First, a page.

Skepticism about the power of reason and a negative attitude toward philosophical projects ended the efforts of the mu‘tazila and led to serious reactions toward the thought of Rāzi and Ibn Roshd. An intellectual investigation of the background of faith no longer seemed needed; faith alone would suffice. -Kindle locations 1991-1994

Al-Ash‘ari, the critic of reason, concluded that he saw no desirable way of divine learning in the kalam— only a field of intellectual exercise to be used in an emergency. The believer should stay away from that as far as possible and not strive for intellectual comprehension. -Kindle locations 2015-2018

In Christianity and Judaism, for instance, God as Creator calls on Adam to name the animals. In this act, God calls on humans to interact with His creation through reason, providing a path to the secularization of reason outside the immediately religious sphere. Islam has no such separation.

In chapter five, the relationship between modern political though and Islamic theology is traced. This chapter, synthesizing the background of constitutionality and theology, drives hom the point that constitutionalism in a Western (perhaps Christian) sense is not possible within the framework of Islamic thought. A specific example is considered in the original thread of the book, religious freedom. Can religious freedom truly exist within an Islamic nation? The author argues that while other religions can be tolerated under Islam, the basic Stoic view that men are to be treated equally simply because they are men is missing within Islam. As such, religious freedom in the sense implied by Western constitutionalism simply cannot exist.

The author concludes this work by examining selected Uluma in the context of political modernity, and a final conclusion chapter bringing all the various threads together.

Overall, this is a well argued and documented work around modern forms of law and Islam. The author does make some interesting leaps at the very beginning, leaps that are hard to support from within the context of history and the original writings of those who developed Christian political thought and constitutionalism itself. These have little effect on the overall flow of the argument, in the end, however.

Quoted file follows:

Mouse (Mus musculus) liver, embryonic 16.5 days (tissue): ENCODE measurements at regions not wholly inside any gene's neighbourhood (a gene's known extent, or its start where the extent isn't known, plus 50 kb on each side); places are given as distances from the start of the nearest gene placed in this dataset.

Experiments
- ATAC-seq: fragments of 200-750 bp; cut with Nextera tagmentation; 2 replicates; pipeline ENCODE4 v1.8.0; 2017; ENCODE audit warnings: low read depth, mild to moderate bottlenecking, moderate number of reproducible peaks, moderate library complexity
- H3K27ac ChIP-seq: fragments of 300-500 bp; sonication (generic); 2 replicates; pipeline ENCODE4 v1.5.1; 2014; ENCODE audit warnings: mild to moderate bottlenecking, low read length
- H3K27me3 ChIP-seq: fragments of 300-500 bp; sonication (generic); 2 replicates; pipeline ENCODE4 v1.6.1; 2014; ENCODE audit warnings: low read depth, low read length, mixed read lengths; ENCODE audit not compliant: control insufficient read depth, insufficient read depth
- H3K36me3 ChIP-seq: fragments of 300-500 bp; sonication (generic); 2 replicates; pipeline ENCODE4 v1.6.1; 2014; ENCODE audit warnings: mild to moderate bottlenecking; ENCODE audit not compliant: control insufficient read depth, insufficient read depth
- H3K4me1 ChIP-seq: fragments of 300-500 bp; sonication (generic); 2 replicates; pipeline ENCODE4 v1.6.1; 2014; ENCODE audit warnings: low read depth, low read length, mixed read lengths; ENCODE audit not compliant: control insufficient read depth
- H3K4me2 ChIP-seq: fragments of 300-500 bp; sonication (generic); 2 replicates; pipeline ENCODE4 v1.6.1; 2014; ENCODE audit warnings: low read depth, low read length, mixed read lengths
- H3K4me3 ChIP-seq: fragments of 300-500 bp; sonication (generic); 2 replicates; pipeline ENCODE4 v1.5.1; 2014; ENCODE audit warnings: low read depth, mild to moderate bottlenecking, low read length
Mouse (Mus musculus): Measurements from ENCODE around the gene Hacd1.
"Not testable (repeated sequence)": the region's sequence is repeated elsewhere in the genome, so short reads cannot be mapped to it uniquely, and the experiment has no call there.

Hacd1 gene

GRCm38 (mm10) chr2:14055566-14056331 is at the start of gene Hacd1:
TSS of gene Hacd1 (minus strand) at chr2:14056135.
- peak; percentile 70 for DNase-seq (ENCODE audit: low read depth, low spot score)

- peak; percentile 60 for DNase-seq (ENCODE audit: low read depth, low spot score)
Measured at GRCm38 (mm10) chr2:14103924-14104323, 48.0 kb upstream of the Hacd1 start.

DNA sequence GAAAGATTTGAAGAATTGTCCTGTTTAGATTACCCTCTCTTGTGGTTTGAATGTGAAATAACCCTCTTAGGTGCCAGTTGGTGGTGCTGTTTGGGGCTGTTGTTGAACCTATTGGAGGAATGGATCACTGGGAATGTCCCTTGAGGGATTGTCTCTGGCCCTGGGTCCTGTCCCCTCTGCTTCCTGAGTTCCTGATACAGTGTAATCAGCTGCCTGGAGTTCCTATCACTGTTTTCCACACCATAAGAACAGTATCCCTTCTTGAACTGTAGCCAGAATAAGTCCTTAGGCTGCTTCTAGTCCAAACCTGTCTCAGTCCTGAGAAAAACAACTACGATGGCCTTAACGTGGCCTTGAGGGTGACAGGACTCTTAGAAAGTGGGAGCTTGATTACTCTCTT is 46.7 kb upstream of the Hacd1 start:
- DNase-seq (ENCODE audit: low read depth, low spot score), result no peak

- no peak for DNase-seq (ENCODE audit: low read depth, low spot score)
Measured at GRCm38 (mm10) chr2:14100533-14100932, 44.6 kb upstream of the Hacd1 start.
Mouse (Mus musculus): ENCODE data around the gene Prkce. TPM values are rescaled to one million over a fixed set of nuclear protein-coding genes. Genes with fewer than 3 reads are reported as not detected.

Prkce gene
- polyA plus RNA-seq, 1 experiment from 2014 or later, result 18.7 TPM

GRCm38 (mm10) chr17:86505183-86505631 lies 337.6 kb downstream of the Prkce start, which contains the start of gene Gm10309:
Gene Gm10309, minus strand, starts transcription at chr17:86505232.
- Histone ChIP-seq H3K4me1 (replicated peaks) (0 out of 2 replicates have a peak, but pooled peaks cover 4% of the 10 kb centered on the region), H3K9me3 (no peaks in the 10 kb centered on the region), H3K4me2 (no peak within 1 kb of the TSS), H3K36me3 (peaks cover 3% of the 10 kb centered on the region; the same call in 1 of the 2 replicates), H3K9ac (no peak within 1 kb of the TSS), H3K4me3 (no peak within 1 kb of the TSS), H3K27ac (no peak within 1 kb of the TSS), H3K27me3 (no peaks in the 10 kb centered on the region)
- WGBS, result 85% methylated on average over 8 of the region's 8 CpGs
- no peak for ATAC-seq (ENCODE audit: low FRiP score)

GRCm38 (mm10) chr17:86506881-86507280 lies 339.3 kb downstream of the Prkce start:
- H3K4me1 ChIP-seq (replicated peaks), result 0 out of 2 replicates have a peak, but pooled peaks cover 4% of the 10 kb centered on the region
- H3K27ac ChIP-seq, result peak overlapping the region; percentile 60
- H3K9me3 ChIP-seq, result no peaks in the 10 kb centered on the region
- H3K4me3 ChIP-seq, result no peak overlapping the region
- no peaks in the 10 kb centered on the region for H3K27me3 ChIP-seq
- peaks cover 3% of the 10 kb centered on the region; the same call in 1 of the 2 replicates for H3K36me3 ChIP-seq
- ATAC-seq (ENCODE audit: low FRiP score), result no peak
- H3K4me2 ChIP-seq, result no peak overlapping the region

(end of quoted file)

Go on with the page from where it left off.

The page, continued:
Take them at their word

Perhaps more attention should have been paid to a remark he made in his third 2012 presidential debate with Mitt Romney. There, his language altered slightly. “But to the issue of Iran, as long as I’m president of the United States, Iran will not get a nuclear weapon,” he said. Indeed, it appears that issue will be another president’s problem, long after Obama is out of office. -Free Beacon


Waiting for the ACLU…

There’s a ton of lawsuits right there in that one video. Will they sue? Or is this homosexual crusade more about anti-Christian bigotry than it is about “gay rights?”

There are, however, some homosexual folk who get what is going on, and are speaking out. How long they will last before being subjected to a five minute hate is an ongoing question.


Laying Claim to America

Several incidents in the last week have been completely misunderstood by most observers — primarily because the concepts involved in them are completely outside the modern American’s experience, and generally at the very edge of our belief systems. There is, in most ancient religions, a direct tie between territory controlled and the strength of their god. As an example, in 1 Kings 20, the Syrian army has come to destroy Judah, and is soundly defeated in the area surrounding Jerusalem, a very hilly territory indeed. The king of Syria asks his advisors what went wrong, to which they reply:

And the servants of the king of Syria said to him, “Their gods are gods of the hills, and so they were stronger than we. But let us fight against them in the plain, and surely we shall be stronger than they.” -1 Kings 20:23

While a few religions have lost this element (most particularly those which tie the physical world to evil, and dispensational Christianity), many have not. For instance, while it’s buried in much Covenant Theology, the concept still rises to the top, often expressed as part of the anti-Israel movement, and tinged with Antisemitism. Another “modern” religion which has not lost this tie between territory and their god’s honor is Islam. Which leads us to the two specific incidents in question.

For the first time in the history of the United States, a Muslim prayer was offered at the National Cathedral in Washington, DC. This might seem like a minor point, just another act of multiculturalism, but within the context of Islamic belief, and it’s very specific tie between Allah’s power and the control of territory, this act will likely be seen as “claiming the United States for Islam,” in the eyes of many Muslims. Praying in the prime church in the core of the political power of the United States provides a powerful symbol of weakness for someone who equates territory with power or honor.

While it might seem unrelated, the second incident is very important in this very same way.

Contacts between Latin America and Islam date back to the 12th century. Muslims discovered America in 1178, not Christopher Columbus. Muslim sailors arrived in America from 1178. Columbus mentioned the existence of a mosque on a hill on the Cuban coast. –The Turkish President, quoted from Truth Revolt